STANDISH – Patty Hildreth has always been a fighter. Growing up in Roxbury, Mass., gave her no other choice.

Hildreth, a Standish resident, didn’t always have it easy; there were times she lived in her car and on the streets. She fought hardships and moved to Standish in the 1990s, raising three successful children. Just when it seemed she would have a moment to rest and enjoy her grandson, she entered into her greatest battle: a fight for her life.

In 2005, Hildreth was diagnosed with Langerhans cell histiocytosis. Known more commonly as Langerhans, it is a rare disease that occurs when the body accumulates too many immature Langerhans cells, a type of white blood cell that normally helps the body fight infection. The cells build up in certain parts of the body where they can form tumors or damage organs. The disease is so rare that Hildreth was first diagnosed with multiple sclerosis.

“That was awful,” said Donald Hildreth, Patty’s son. “The medicine they gave her for M.S. actually worsened her Langerhans and littered her brain with Langerhans lesions. It was definitely a step back for us.”

According to Hildreth, doctors in Maine had never seen Langerhans so they sent her to the Dana-Farber Cancer Institute in Boston, which was a blessing and a burden.

“Her insurance would not pay for treatment out of state,” said Donald Hildreth. “We finally knew what was wrong with her and we were faced with the knowledge that we might not be able to pay for her treatment.”

The doctors discovered Hildreth’s body was riddled with tumors and started a variety of treatments to shrink her lesions. The treatments were painstaking, expensive and didn’t seem to help. What her children didn’t know was that Hildreth was keeping a medical secret from the family; doctors said with this disease she might only live six more years.

“She didn’t want my sisters and I walking around on egg shells waiting for her to die,” said Donald Hildreth. “She didn’t want us wondering if every time she got sick it would be her last fight. My mother is a selfless person and she wanted us to be happy.”

Now that Hildreth has passed the six-year mark, there is a treatment available to her that would increase her life significantly and put her in remission. The problem is, the only proven treatment is a procedure done in Canada or Sweden and it is not covered by insurance. The procedure costs close to $25,000.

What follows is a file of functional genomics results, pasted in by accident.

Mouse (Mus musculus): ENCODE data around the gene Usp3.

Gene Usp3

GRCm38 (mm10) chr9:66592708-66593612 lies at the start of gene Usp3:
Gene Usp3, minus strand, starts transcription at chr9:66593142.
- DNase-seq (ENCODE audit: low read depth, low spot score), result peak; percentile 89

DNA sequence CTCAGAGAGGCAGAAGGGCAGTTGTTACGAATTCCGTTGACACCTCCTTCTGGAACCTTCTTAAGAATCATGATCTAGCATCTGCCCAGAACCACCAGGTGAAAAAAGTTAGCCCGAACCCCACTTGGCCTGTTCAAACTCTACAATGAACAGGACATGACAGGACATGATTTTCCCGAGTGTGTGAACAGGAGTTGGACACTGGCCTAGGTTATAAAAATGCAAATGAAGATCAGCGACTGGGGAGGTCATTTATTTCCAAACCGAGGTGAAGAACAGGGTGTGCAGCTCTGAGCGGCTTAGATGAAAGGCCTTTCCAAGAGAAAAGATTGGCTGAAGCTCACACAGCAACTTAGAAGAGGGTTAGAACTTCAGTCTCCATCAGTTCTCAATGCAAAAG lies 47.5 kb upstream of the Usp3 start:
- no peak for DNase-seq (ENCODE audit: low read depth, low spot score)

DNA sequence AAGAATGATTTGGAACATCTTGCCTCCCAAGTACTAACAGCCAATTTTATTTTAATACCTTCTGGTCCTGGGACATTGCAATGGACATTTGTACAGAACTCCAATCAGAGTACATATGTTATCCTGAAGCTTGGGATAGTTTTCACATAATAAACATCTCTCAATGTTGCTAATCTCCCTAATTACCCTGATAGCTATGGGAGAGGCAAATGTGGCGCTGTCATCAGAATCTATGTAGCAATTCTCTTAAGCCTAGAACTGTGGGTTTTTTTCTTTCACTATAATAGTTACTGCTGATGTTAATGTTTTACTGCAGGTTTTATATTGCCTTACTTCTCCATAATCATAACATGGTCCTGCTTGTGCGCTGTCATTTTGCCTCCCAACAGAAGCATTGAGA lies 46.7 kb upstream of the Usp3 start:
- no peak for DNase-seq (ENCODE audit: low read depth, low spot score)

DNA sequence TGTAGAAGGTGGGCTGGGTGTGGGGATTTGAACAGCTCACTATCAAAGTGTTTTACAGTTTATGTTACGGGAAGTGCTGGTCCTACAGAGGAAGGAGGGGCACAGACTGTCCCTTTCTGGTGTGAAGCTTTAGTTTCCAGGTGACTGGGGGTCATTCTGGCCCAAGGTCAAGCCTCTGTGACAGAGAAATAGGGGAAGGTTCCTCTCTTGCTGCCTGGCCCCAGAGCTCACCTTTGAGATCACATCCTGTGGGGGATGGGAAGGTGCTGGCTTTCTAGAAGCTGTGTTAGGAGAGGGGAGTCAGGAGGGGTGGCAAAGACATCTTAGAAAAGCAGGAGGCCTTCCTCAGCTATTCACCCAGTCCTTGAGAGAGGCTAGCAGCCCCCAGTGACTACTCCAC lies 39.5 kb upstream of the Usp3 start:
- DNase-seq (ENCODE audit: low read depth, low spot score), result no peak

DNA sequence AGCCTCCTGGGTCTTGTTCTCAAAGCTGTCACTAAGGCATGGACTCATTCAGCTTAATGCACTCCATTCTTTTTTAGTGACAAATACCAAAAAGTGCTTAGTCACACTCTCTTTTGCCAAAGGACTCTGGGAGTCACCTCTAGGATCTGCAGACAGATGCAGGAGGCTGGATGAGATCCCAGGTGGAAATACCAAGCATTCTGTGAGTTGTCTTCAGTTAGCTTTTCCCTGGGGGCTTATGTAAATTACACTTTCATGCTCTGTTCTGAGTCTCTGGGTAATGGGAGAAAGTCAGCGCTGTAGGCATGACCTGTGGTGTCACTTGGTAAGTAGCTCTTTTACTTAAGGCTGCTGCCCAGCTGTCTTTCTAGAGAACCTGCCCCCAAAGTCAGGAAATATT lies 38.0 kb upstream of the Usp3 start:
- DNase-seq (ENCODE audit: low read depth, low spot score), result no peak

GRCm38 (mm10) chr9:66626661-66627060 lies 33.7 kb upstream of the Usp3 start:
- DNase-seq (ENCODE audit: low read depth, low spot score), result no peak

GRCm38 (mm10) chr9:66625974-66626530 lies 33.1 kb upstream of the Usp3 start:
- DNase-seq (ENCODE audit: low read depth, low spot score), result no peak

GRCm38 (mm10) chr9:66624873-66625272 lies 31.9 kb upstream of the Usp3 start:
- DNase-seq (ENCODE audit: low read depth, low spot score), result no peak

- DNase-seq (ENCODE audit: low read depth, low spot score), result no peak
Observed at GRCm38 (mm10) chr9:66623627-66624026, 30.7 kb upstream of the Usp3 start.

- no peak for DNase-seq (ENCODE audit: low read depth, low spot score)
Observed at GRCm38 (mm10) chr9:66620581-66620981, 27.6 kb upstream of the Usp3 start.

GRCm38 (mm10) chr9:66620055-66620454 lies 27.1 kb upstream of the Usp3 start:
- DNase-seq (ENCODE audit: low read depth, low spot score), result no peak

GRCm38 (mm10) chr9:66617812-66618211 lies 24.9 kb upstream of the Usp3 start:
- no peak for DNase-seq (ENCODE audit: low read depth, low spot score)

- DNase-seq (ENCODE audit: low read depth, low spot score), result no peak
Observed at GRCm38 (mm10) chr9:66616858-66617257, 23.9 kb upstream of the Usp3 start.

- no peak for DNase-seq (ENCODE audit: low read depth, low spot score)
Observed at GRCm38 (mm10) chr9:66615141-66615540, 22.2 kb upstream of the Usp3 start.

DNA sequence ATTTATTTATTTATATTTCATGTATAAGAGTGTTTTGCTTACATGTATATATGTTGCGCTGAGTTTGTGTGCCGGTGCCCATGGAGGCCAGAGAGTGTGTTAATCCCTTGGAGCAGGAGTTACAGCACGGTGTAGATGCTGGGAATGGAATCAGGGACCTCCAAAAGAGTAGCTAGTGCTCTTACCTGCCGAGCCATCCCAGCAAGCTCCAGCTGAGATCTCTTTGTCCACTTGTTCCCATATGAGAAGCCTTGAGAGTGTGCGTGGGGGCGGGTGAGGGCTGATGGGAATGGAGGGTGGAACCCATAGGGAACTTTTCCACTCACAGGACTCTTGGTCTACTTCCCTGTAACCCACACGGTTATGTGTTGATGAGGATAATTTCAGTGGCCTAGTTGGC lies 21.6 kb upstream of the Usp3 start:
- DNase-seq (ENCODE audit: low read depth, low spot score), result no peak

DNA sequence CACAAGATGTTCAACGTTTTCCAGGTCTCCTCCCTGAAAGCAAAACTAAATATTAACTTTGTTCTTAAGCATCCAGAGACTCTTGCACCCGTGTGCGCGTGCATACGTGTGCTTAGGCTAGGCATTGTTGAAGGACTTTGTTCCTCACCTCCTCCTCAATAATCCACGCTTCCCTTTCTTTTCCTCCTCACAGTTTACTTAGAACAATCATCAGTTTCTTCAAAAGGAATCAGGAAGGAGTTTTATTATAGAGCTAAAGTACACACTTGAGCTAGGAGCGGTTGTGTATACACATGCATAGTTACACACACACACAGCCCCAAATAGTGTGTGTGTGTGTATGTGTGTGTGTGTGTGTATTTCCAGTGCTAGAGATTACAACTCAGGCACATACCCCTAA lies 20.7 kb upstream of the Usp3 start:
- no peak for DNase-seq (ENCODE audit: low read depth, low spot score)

“The treatment won’t cure her completely,” said Donald Hildreth, “But it will slow down the disease drastically and improve her lung function. She only has a 12 percent lung function right now, she should have been on oxygen five years ago, but she’s a fighter and she needs treatment now.”

For the past year Donald Hildreth, his sisters and countless friends and relatives have been raising money for the surgery through donations, pancake breakfasts, car washes, raffles and anything else they can think of, much to the chagrin of Hildreth.

“As much as we’re fighting the disease, we are fighting Patty’s pride,” said Donald Hildreth. “She’s as self-sufficient as a person can be and definitely isn’t comfortable with the attention, but she knows it means a lot to Amy, Diana and me, so she goes with it.”

Several neighbors, friends and co-workers recently helped out at the Viva La Patty Pancake Breakfast that raised more than $1,000 for the Viva La Patty fund. People who attended were happy to donate above and beyond the pancake money. One person even donated $500 just to see Hildreth’s son-in-law in a dress.

“We try to do fundraisers people can relate to and have fun at,” said Donald Hildreth. “I think some people came to the breakfast just to see Jake serve coffee in a dress.”

Hildreth’s friend Brenna Martin thinks there is more to it than that.

“If it was my mom that was sick, I would want and hope people would help,” said Martin, who has been active in Viva La Patty fundraisers. “I have known Donald for a few years and when I saw that his mom was sick I wanted to help them.”

Through fundraisers, bracelet sales, donations and contests, the Hildreths have been able to raise half of what they need and are hoping to raise the rest by July.

The next Viva La Patty fundraiser, a Bowl-a-thon will be held Friday, March 9, at Bayside Bowling in Portland.

“You’re not just helping to save a mother, a grandmother, a friend,” said Donald Hildreth. “You’re saving one of the last truly selfless, amazing, bad-ass human beings on the planet.”

For more information on Patty Hildreth or to donate to the Viva La Patty fund to provide needed surgery for Hildreth, visit

Patty Hildreth of Standish holds her grandson Landon. Hildreth suffers from a rare disease and requires surgery not covered by insurance. (Courtesy photo)

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